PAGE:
Famine Warning Issued in Four Countries Following Worst African Droughts in Decades
Abnormally warm West Pacific sea surface temperatures — in part driven by a weak La Nina, in part driven by global warming — produced changes in atmospheric circulation that considerably reduced rainfall over Eastern and Southern Africa during 2016. As a result, places like Rwanda, Kenya, Eithiopia, South Sudan, and Somalia experienced some of their worst droughts in decades.
According to the Famine Early Warning Network, more than 70 million people are facing hunger around the world in 2017. The primary causes include drought, military conflict, and lack of ability of nations to access food on the international market. Four countries — Yemen, Somalia, South Sudan and Nigeria — now face famine. And drought and conflict stricken Africa is the primary hot-spot for global hunger. Climate change has likely worsened this situation by adding to the intensity of droughts and heatwaves now affecting the region...
Additionally, conflict combined with the after effect of a 2014-2015 drought has disrupted food and water access in Yemen. Meanwhile, Nigeria’s falling purchasing power following a 2015 drought has rendered it unable to reliably procure food locally or on the international market.
These synergistic factors have forced plummeting food production and food security throughout Africa and nearby Middle Eastern countries. And now four nations — Somalia, South Sudan, Yemen and Nigeria — have been placed under a famine alert. In these countries alone, 20 million people face starvation and the world-over more than 70 million people are under threat from hunger...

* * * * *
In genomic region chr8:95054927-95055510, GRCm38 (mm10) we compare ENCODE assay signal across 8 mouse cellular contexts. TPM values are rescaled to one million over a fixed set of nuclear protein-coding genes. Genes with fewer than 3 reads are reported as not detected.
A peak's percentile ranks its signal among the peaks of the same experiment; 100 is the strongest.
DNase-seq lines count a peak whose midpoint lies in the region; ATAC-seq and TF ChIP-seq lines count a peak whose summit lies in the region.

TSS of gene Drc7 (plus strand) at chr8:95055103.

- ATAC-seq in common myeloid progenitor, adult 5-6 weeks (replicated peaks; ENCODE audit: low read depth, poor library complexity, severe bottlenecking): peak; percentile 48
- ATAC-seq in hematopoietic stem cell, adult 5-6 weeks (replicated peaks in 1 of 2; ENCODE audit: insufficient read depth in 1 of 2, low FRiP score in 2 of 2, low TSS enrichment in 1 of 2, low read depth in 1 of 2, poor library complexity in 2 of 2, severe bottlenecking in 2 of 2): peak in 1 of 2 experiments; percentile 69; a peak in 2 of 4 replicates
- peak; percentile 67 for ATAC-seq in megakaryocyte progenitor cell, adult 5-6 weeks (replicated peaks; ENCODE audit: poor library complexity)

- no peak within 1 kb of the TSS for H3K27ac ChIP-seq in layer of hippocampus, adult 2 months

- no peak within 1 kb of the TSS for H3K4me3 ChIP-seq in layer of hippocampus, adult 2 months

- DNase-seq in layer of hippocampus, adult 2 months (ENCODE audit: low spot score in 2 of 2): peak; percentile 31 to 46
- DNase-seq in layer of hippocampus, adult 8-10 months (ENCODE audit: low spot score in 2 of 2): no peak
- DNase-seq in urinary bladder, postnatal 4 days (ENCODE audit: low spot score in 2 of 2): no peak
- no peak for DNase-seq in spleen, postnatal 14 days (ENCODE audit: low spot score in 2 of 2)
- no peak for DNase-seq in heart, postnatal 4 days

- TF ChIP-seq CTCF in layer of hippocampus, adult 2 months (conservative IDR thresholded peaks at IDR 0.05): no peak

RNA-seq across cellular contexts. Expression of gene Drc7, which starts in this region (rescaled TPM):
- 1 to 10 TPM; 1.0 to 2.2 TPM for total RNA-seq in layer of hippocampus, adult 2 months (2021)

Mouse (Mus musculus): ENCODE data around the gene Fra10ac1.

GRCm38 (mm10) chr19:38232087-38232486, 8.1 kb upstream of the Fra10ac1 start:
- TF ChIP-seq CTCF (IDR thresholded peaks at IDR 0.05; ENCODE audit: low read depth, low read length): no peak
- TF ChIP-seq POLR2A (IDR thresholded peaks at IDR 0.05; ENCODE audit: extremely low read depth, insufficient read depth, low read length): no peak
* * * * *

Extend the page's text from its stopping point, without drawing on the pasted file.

Conditions in Context — Climate Change Proliferates Drought, Food Insecurity
2017’s famine alert is Somalia’s second in six years and its third in 25. And the various famine alerts that are presently ongoing all occur in states that have suffered from drought and water stress in the past five years. Instability and conflict are often identified as the cause of food stress. But drought is a trigger condition under which multi-year instability and conflict can emerge (as we have so vividly and tragically seen in Syria). In this way, drought and conflict interact in a chicken and egg relationship to produce reduced food security. And it’s a situation that’s exacerbated by warming global surface temperatures.
Unfortunately, with global temperatures likely to increase by another 0.3 to 0.6 C over the next two decades, food stress and related instability are a rising risk for this and other regions of the world. More intense drought, shifting climate zones, and changing precipitation patterns all help to increase that risk. And, at this point, the various food crises the world is presently experiencing are difficult to divorce from it.